The Social Security Administration overpaid some supplemental security income recipients because it didn’t recognize their same-sex marriages when it legally should have — and now it wants the money back, but recipients say they shouldn’t be held responsible for the agency’s error.
Civil rights groups and private attorneys today filed a class action lawsuit against the SSA on behalf of SSI recipients who married someone of the same sex in or before June 2013, when the Supreme Court struck down section 3 of the Defense of Marriage Act, which kept the federal government from recognizing same-sex marriages. But the Social Security Administration “has only recently begun to treat married couples of the same sex as married for purposes of calculating their SSI benefits and eligibility,” says the complaint, filed in U.S. District Court for the Central District of California.
SSI benefits are available to people with low incomes who are blind, disabled, or over age 65. Payments are higher for single people than for those who are married, so delay in recognizing the plaintiffs’ marriages caused what the SSA now says is overpayment, and it is demanding that recipients pay back amounts in the thousands of dollars, which many of them can not afford, according to the suit.
“Basically Social Security kept making SSI payments after the fall of DOMA without considering the marriages of same-sex couples, even when a recipient notified SSI of the marriage,” said Vickie Henry, senior staff attorney for Gay and Lesbian Advocates and Defenders, in a press release. “Now, 18 months later, SSA, to remedy its own unconstitutional conduct, is going after people who are both poor and aged or disabled and demanding thousands of dollars from them. That’s not fair, and it’s not right.”
Plaintiff Hugh Held of Los Angeles, the press release notes, has been receiving SSI on the basis of disability since 2008. He has also been married to Orion Masters since then. Three times since the DOMA decision, he asked workers at his local Social Security office how that might affect his benefits, and he never received a definitive answer. Then in June of last year, his monthly benefit was reduced to $308.10 from $877.40, with no explanation. He then received a bill for overpayment of $6,205. It was not until three months later, in September, that he received an explanation for the changes.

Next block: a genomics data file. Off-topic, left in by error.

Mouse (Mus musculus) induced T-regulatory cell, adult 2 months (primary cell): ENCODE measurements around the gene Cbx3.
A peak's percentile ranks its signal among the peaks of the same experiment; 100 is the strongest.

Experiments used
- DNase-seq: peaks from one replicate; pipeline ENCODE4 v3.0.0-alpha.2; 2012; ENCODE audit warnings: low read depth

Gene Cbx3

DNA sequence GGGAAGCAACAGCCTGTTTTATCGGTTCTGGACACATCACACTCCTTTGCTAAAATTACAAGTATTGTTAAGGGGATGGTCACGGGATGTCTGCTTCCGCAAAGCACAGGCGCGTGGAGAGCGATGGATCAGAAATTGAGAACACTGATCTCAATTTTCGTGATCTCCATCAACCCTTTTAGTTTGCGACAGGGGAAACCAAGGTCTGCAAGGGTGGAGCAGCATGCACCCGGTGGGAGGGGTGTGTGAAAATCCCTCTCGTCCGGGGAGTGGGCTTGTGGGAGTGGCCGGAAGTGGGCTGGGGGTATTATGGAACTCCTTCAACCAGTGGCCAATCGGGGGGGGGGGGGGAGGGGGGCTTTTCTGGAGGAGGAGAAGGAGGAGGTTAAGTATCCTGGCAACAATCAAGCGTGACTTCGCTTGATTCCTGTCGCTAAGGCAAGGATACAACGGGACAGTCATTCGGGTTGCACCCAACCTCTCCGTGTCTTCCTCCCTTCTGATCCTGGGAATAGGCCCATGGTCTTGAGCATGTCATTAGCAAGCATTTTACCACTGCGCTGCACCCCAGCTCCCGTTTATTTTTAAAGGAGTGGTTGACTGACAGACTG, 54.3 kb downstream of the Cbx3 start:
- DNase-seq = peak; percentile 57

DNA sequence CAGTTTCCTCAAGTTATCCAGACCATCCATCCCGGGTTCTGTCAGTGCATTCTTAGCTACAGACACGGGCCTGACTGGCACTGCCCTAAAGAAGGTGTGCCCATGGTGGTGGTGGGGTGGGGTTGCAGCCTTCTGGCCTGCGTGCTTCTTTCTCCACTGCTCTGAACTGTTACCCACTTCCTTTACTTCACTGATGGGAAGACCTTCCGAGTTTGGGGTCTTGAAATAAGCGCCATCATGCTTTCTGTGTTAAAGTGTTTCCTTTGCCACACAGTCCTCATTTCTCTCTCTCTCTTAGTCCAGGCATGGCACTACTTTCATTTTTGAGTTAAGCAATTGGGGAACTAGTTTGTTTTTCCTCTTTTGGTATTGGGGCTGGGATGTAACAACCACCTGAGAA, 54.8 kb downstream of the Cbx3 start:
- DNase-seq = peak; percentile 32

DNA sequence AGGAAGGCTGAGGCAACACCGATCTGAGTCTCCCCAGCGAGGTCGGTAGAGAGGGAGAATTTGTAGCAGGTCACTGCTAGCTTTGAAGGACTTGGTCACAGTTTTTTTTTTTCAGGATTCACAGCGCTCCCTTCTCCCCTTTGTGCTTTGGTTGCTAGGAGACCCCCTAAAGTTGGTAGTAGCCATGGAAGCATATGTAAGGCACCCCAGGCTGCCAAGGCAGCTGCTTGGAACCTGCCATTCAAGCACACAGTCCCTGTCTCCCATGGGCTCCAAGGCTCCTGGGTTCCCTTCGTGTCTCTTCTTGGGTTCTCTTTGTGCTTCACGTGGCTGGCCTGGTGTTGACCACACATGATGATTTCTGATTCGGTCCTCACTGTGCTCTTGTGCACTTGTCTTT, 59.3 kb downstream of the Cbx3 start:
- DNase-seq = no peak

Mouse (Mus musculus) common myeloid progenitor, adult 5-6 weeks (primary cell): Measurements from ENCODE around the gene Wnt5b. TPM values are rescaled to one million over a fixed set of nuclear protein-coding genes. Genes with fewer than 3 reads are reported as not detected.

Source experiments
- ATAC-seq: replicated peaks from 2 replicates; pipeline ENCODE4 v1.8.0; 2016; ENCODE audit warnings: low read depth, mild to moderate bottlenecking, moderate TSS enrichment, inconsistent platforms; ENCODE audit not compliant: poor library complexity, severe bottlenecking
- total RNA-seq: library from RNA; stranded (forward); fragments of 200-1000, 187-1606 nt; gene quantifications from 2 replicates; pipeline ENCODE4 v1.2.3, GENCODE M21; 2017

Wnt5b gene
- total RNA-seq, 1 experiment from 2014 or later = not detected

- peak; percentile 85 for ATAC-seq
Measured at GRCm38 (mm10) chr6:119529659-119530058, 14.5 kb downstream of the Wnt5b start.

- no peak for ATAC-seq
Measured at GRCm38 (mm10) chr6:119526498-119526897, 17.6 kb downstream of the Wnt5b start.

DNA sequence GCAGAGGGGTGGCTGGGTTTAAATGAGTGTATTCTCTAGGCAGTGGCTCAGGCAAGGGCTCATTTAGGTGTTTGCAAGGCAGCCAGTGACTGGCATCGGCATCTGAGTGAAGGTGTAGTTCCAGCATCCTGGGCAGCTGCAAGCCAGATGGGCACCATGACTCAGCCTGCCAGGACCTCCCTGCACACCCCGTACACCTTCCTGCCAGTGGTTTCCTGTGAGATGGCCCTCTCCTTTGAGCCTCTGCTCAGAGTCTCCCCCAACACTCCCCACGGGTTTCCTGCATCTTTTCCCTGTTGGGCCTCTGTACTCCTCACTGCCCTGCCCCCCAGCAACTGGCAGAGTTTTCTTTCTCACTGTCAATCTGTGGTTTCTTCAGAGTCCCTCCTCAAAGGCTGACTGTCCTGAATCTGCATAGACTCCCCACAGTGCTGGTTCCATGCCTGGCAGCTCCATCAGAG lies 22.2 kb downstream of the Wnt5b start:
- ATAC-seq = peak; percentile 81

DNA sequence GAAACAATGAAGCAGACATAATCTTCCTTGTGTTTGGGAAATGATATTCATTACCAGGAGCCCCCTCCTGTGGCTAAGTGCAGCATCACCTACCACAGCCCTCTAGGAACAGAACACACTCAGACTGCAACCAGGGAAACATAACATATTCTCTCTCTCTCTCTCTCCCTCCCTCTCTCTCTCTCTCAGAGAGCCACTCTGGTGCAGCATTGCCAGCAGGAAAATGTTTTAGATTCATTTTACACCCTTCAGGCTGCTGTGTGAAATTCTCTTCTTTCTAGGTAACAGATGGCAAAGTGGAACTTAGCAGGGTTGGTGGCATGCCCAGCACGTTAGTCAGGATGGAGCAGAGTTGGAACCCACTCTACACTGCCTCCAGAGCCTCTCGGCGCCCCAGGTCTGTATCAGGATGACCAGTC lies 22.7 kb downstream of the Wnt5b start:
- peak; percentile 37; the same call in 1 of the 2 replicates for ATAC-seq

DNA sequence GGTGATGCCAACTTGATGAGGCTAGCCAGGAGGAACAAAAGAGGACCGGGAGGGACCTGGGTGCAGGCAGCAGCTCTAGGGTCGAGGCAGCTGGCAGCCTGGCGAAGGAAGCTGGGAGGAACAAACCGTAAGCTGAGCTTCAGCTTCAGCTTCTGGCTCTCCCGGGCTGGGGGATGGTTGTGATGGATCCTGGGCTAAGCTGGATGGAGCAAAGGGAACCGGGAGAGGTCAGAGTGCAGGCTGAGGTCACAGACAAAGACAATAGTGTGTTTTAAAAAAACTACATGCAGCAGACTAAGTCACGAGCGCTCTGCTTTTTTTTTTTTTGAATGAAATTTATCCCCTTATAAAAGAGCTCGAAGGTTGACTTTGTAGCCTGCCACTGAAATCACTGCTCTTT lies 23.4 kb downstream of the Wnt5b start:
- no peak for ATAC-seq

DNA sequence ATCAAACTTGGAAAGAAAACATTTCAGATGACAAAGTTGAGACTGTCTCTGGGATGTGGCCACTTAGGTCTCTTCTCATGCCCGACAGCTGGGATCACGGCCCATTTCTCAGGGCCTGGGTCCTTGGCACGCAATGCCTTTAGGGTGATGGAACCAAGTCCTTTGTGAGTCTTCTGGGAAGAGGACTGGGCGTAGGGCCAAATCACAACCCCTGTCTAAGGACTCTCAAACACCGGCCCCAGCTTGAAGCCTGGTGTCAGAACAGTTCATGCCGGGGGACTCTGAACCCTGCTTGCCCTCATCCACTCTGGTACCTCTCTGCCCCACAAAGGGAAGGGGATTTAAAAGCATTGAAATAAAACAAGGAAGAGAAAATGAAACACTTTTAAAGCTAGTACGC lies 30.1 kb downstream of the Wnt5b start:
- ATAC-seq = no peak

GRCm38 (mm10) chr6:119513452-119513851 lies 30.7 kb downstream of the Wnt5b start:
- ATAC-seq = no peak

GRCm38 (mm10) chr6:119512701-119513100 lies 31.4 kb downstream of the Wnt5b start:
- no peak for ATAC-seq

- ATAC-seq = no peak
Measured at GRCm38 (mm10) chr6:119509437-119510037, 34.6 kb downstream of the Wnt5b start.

Another plaintiff, Kelly Richardson-Wright of Athol, Mass., is a former massage therapist who told the SSA she was married when she applied for SSI due to health problems in 2012. Her wife of seven years, Kena Richardson-Wright, works as a hairstylist for minimum wage. “To recover the $4,000 SSA says that Kelly owes them, Social Security has started withholding money from her monthly check, resulting in the repossession of the couple’s car, and the risk that they will lose their housing,” the press release states. “Kelly was hospitalized with a stress-related illness as a result of the extreme financial strain.”
Justice in Aging, a national nonprofit organization that fights poverty among seniors, filed the suit along with GLAD and the law firm of Foley Hoag LLP. The suit seeks an end to collections of overpayments by the SSA, plus reimbursement for costs associated with the suit and any other relief the court finds appropriate.